Andor built his home to break down the hero

It sneaks up on your, how well do you know Ferrix by now? Andor’s first season. At first it’s deceptively like Tatooine: a miserable place that’s meant to be left behind by its protagonist, swept away by more exciting things that we’ve come to expect from Star Wars. Cassian Andor does indeed leave for Star Wars adventures. Andor Ferrix is never completely gone. It is attracted to the details, such as the wall where workers hang their hands at the end of a shift or the bell tower where a rugged man beats the anvil with ceremonial grace. There are social movements such as the Daughters of Ferrix which is a small but active smuggling group, and corporate cops with whom the working class has devised elaborate ways to screw with.

This is all never explained in detail to the viewer. They’re just visiting, and Andor It’s okay to overlook Ferrix initially. But maybe not at the end. By the end the viewer might feel like they’re part of something.

Andor’s season 1 finale does something remarkable with its climax. It gets smaller, bringing most of its disparate players — ISB officer Dedra Meero, the remaining rebels in the burgeoning movement, saboteur Luthen Rael, and wannabe Imperial Syril Karn — back to Ferrix. It’s Maarva Andor’s funeral, and the many people hunting for Cassian Andor correctly anticipate that he won’t be able to resist paying respects to his adoptive mother.

In Andor’s last few visits to Ferrix, the Empire has effectively taken over the place. Imperials have slowly increased in number on the town’s crowded streets, watching everything, making an already meager existence almost impossible. They torture anyone who might be aware of any rebellious activity, such as Bix, until they are unable to stand. They’re a blight on an already bleak horizon, and that’s before they get even more troops in to hunt Cassian down.

Image by Lucasfilm

Much of the final episode is centered around Maarva’s funeral. It’s an elaborate, beautiful, and somber thing, steeped in ceremony that both honors the working-class roots of Ferrix and imbues it with grace. There’s a processional and a marching band and a stone to honor her, all of it juxtaposed against the increased Imperial presence, like two lines of fuel spilling through the streets. Then, when a posthumous message from Maarva speaks of resistance, of the boot that’s been on Ferrix’s neck for too long, a spark sets the town ablaze.

AndorAs The Atlantic’s Adam Serwer wrote, has always been concerned about Why? Star Wars characters choose the side they want to be on.

“The show is populated by ordinary people who become revolutionaries or Imperial cronies, not just magic monks, space-cowboy smugglers, or ruthless bounty hunters,” Serwer writes. “Similarly, the show’s factions, whether part of the Rebels or the Empire, are not monolithic but troubled by their own divisions and rivalries. The show is interested, in other words. What kind of person are you? joins the Rebels or goes Imperial, and why.”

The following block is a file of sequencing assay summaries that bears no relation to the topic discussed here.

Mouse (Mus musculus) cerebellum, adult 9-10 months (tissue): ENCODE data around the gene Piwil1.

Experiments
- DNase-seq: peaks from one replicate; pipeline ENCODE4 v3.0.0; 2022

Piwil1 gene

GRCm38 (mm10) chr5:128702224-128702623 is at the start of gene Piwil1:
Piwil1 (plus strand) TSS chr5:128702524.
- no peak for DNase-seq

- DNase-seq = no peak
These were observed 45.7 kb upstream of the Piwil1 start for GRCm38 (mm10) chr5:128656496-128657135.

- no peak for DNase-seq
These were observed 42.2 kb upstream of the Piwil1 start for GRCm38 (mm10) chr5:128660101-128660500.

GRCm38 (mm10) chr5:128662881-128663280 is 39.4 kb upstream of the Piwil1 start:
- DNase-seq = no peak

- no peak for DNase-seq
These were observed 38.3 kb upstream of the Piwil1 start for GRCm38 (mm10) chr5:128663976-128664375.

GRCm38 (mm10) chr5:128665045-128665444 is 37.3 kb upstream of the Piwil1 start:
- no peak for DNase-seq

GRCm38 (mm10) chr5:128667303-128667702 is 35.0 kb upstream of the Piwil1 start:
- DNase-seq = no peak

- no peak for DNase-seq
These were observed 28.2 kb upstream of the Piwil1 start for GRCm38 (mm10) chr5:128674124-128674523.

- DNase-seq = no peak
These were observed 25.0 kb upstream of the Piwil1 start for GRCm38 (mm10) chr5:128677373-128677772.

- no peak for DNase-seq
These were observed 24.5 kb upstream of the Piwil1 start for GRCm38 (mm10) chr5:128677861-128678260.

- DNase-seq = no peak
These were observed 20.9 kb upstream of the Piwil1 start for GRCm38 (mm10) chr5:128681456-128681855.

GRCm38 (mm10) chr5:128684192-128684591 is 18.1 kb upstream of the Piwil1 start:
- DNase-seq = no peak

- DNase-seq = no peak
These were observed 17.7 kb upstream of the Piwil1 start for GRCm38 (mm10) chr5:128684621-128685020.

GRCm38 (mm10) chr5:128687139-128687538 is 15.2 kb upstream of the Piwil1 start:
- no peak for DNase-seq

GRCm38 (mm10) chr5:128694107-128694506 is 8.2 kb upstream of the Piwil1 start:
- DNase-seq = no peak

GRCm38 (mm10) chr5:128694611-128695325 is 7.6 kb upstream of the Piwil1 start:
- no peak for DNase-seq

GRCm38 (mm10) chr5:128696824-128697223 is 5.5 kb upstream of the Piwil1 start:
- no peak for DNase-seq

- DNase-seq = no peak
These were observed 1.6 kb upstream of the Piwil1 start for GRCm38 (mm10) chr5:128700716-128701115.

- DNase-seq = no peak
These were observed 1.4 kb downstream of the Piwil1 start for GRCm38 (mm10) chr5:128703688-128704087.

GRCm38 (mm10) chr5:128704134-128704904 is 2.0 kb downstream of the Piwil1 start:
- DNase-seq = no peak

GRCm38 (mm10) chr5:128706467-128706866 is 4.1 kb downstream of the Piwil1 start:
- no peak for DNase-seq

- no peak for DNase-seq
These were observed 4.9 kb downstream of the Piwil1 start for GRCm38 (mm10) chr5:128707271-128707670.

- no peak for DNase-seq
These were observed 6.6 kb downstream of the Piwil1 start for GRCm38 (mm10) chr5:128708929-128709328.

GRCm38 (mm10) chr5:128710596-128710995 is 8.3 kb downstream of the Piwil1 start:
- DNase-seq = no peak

Ferrix is the place where this philosophy reigns supreme. In Andor’s first season, nearly every character has to decide where they stand, and that inflection point is different for every character. Some, like the young, radical manifesto writer Nemik, are morally opposed to the Empire seemingly from the start, and stand in opposition simply because it’s the moral thing to do. Others, like Mon Mothma, think they can safely resist from inside the system while still holding on to their scruples — something she is disabused of when, in the season’s final episodes, she is forced to deal with a white-collar criminal if she wants to do her part. She is surprised by her own reaction and accepts the offer, even though it means that she will marry her daughter to a criminal heir.

Mon Mothma sits in her large, recessed couch perfectly in the center of a the frame as two others stand at either end, addressing her.

Image by Lucasfilm

Cassian Andor is the best example of convincing. From the start, showrunner Tony Gilroy and the writers he’s collaborated with have made it clear that Cassian is no fool. He’s a man who knows what the Empire is doing and will never play along, but as he regularly insists to rebels like Vel Sartha, there’s no use in fighting the system, just getting what’s his. He was determined to run away and disappear, even though he was sent to prison.

Cassian is running away from the person he knows he becomes. Rogue OneHe isn’t the island he wants to be, despite his strong sense of self-preservation. He has people, and those people are on Ferrix — even if, like with Maarva, all he can do is say goodbye.

Cassian Andor returns home to Ferrix, the same place that gave his name, where he became someone else, someone angrier. And it’s on Ferrix where he finally sees the limits of his lonely form of anger, as B2EMO broadcasts a posthumous message from Maarva that inspires her mourners to action, to rise up against the Imperials that have been slowly suffocating them for no good reason. The revolt that ensues sees Ferrix take part in its entirety: the man at the belltower and all the laborers and traders, as well as the Daughters of Ferrix. They gain something in rebellion, just like Andor loses all.

Andor writes its thesis on the streets of this forgotten little town — rebellions must be personal, but that is only the first step. They must also be collective, crossing various socioeconomic and ideological boundaries, united by one simple idea. Enough. Once this connection is made, a rebellion can turn into a revolution. It’s on the streets of Ferrix that the rebels become Rebels. It’s the place where Cassian Andor is broken, and ready to be rebuilt into someone that can help shape this communal anger, after finally reaching the limits of his own.

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